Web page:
After a few days of tinkering, I finally found a solid set of instructions as to how to network a laser printer, so it is accessible to both the PC and the Mac (probably the Linux box too, but I’m not worried about it). Mac OS X Hints has come through yet again. If you have an OS X box, I highly recommend you check the site out as it is an amazing resource.
Archives for July 2004
Just a quick post to point to a great resource: GigaLaw.com, which “provides legal information for Internet and technology professionals, Internet entrepreneurs and the lawyers who serve them.”
“In the end, we will remember not the words of our enemies, but the silence of our friends.”
Martin Luther King Jr.
The EFF is calling for others to join the DTV Liberation Front. What is the DTV Liberation Front you ask? It is a group trying to make it easier for non-geeks to set up digital video recorders (Tivo-like devices) that will not be subject to upcoming Federal DRM legislation. A year from today (July 1, 2004), The FCC’s Broadcast Flag Initiative will go into effect, limiting what you may do with the content you watch on your television. Never mind the fact that by law, you have every right to copy content for your own personal . A snippet from the DTV Liberation Front announcement:
Today, you can use any device you like with your television: VCR, Tivo, DVD recorder, home theater receiver, or a PC combining these functions and more. A year from now, when the FCC’s broadcast flag mandate [PDF] takes effect, some of those capabilities will be forbidden.
Responding to pressure from Hollywood, the FCC has adopted a rule requiring future digital television (DTV) tuners to include “content protection” (aka DRM) technologies. Starting next year, all makers of HDTV receivers must build their devices to watch for a broadcast “flag” embedded in programs by copyright holders. When it comes to digital recording, it’ll be Hollywood’s DRM way or the highway. Want to burn that recording digitally to a DVD to save hard drive space? Sorry, the DRM lock-box won’t allow it. How about sending it over your home network to another TV? Not unless you rip out your existing network and replace it with DRMd routers. Kind of defeats the purpose of getting a high definition digital signal, doesn’t it?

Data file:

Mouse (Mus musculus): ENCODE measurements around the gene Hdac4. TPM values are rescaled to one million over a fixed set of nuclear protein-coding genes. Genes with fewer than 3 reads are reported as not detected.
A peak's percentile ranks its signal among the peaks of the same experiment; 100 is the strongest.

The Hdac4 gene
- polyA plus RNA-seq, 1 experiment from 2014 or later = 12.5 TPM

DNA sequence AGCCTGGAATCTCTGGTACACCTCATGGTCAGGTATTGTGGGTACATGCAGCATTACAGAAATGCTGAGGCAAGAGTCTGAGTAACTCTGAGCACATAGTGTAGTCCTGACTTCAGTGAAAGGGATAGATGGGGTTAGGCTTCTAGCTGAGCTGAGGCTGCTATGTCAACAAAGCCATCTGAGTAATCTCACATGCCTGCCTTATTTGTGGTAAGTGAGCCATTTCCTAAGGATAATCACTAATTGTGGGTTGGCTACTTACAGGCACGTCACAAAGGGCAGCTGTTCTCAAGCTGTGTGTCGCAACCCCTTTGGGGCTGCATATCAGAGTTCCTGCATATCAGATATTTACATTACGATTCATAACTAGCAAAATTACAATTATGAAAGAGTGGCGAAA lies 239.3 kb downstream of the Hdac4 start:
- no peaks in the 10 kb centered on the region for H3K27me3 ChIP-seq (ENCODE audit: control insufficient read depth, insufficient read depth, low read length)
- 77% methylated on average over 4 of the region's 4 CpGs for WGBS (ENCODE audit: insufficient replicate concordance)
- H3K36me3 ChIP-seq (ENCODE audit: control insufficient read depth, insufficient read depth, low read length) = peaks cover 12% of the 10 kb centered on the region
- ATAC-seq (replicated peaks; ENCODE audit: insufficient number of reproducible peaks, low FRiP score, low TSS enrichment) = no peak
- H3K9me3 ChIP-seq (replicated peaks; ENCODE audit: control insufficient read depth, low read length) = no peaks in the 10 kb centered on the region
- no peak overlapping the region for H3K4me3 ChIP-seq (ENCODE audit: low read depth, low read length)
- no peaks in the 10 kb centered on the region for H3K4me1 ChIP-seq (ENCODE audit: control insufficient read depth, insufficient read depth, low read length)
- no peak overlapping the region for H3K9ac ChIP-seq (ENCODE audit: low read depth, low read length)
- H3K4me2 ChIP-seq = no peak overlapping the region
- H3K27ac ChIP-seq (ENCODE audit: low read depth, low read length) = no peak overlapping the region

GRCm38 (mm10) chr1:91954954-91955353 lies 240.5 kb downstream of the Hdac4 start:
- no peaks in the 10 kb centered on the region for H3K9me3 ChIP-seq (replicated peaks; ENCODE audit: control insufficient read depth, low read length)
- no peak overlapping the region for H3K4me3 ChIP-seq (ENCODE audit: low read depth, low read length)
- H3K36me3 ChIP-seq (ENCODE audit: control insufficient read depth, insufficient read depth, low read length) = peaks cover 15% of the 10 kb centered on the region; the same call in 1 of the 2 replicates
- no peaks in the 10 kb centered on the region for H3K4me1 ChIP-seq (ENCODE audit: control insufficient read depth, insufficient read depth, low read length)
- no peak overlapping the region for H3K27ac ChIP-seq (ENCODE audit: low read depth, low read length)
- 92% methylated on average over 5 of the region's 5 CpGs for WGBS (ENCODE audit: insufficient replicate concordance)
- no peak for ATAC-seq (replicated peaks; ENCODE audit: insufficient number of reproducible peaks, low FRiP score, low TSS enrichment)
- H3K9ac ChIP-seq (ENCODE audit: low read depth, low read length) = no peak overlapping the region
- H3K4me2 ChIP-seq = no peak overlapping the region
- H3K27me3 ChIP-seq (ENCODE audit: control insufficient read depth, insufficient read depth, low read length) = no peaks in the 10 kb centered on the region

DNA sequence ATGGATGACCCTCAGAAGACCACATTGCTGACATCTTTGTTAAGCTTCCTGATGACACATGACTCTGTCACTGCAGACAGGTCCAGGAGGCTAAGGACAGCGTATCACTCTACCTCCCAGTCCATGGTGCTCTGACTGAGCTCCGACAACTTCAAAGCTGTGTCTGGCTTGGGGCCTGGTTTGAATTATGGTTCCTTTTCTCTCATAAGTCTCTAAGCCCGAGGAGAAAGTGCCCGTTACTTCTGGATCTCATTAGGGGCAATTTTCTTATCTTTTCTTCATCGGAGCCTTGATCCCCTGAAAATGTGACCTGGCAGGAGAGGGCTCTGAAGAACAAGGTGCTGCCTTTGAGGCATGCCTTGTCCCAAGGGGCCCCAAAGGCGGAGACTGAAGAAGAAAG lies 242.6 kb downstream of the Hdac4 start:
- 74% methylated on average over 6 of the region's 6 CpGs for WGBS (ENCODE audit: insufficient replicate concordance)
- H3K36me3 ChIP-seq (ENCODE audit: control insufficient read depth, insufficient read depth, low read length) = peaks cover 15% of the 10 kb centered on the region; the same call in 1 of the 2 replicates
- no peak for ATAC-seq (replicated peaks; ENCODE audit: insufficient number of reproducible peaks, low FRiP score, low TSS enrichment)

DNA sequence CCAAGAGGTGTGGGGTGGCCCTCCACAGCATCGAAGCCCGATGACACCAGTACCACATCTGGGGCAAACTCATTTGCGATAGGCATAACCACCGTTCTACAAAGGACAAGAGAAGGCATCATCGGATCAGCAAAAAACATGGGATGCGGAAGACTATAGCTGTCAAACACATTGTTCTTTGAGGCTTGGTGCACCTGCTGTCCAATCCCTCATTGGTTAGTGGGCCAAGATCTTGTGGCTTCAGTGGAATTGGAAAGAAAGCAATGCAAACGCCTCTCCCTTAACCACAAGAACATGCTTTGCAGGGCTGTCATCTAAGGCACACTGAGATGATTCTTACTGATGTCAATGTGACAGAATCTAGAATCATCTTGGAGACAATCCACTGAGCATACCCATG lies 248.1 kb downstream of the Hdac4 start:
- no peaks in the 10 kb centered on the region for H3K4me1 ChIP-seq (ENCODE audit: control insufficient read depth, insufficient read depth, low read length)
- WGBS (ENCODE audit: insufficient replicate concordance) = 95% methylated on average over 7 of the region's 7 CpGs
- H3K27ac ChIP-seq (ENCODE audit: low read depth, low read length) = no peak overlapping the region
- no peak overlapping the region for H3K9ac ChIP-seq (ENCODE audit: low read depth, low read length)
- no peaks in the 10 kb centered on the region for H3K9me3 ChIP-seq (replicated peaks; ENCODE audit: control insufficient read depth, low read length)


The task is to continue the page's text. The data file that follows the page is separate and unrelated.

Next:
As the new law won’t be put into place for a year, the group plans to promote knowledge about buying or building DVRs that are not beholden to the whims of large Media interests. These devices will be “grandfathered in”, so they can be used and sold in the future without violating the law.
But the most important goal, in my opinion, is awareness. We have a year to spread the word to the general public. People may not care at the moment, which is why we need to explain to them that future recording devices will have less capabilities than their current VCRs, purely because Hollywood has pressured our representatives into passing a law that is unfair to us (the consumers), and not in the common good. This is yet another case of legislation created to soothe Hollywood’s fears of losing profits to innovation.
So, if you want the ability to skip commercials, or fast forward through any movie you choose to watch in the future, then you need to check this project out and pass the word.
CNN has posted an article detailing a demonstration for democracy in Hong Kong on the seventh anniversary of Hong Kong’s handover from Britain to China. While the People’s Republic promised to allow democracy in Hong Kong, it didn’t take long for the Mainland to clamp down on the territory, revoking the right to elect their chief executive and eliminating direct elections in 2007 and 2008, fearing democratic sentiments will spread to the rest of China.